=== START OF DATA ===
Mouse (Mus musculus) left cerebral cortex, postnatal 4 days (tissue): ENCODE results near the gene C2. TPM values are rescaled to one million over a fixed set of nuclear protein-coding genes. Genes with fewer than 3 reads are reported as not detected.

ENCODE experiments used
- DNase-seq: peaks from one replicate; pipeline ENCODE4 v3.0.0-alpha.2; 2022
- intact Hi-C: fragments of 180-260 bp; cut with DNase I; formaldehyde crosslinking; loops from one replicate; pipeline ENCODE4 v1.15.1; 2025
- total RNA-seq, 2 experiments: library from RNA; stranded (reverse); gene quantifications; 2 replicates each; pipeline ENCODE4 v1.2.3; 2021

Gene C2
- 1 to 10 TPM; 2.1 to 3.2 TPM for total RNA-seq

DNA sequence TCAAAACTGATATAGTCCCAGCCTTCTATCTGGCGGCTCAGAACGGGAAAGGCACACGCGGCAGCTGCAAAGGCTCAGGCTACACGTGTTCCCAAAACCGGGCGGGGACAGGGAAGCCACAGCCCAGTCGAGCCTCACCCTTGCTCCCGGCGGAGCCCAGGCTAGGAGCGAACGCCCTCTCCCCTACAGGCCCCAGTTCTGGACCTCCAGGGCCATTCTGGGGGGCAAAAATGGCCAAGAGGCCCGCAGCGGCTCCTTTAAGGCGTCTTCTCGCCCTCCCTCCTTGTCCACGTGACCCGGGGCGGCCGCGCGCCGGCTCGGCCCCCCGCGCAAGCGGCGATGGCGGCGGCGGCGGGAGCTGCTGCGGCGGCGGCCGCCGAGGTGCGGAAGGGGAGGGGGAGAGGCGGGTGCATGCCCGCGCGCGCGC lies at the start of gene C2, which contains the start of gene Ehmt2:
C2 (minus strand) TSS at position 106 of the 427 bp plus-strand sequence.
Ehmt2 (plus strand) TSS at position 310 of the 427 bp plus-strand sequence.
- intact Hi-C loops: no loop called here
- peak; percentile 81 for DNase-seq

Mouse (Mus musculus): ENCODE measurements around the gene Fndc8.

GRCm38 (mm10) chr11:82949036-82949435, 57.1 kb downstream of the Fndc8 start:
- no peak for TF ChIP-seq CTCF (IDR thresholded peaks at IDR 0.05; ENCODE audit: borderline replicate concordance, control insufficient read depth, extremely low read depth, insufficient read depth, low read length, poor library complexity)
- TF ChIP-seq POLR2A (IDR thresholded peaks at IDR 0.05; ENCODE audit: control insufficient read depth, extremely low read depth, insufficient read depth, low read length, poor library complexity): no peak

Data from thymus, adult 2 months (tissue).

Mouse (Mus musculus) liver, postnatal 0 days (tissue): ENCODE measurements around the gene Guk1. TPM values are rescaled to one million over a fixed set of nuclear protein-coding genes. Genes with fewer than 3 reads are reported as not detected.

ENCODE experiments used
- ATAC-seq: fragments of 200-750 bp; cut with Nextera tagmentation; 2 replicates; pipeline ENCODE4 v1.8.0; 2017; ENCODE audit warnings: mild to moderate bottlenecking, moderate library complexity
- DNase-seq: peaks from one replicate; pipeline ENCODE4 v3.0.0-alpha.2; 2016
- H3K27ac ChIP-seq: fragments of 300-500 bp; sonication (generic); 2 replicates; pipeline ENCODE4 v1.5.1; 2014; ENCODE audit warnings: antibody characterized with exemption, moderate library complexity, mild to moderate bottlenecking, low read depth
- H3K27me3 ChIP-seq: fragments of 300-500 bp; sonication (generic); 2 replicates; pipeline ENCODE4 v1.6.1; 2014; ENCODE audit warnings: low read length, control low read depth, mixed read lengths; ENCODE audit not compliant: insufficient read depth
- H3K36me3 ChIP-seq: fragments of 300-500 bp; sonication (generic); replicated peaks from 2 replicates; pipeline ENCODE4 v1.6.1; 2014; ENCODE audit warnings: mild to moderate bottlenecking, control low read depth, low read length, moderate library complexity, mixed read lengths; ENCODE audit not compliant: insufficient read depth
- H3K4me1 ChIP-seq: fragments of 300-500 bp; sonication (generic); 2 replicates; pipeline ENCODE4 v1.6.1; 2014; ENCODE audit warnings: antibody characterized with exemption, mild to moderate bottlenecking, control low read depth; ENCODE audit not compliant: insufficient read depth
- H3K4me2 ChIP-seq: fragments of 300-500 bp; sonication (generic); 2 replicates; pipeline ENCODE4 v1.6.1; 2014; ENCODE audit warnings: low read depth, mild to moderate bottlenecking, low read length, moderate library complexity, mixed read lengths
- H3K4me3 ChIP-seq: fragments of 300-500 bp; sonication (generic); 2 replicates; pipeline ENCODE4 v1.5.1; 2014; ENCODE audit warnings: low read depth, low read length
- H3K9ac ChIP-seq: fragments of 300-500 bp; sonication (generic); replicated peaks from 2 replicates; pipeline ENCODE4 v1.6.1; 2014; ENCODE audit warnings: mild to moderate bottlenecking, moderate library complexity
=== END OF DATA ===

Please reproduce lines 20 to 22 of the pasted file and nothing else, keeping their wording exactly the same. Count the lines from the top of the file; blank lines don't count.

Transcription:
- ATAC-seq: fragments of 200-750 bp; cut with Nextera tagmentation; 2 replicates; pipeline ENCODE4 v1.8.0; 2017; ENCODE audit warnings: mild to moderate bottlenecking, moderate library complexity
- DNase-seq: peaks from one replicate; pipeline ENCODE4 v3.0.0-alpha.2; 2016
- H3K27ac ChIP-seq: fragments of 300-500 bp; sonication (generic); 2 replicates; pipeline ENCODE4 v1.5.1; 2014; ENCODE audit warnings: antibody characterized with exemption, moderate library complexity, mild to moderate bottlenecking, low read depth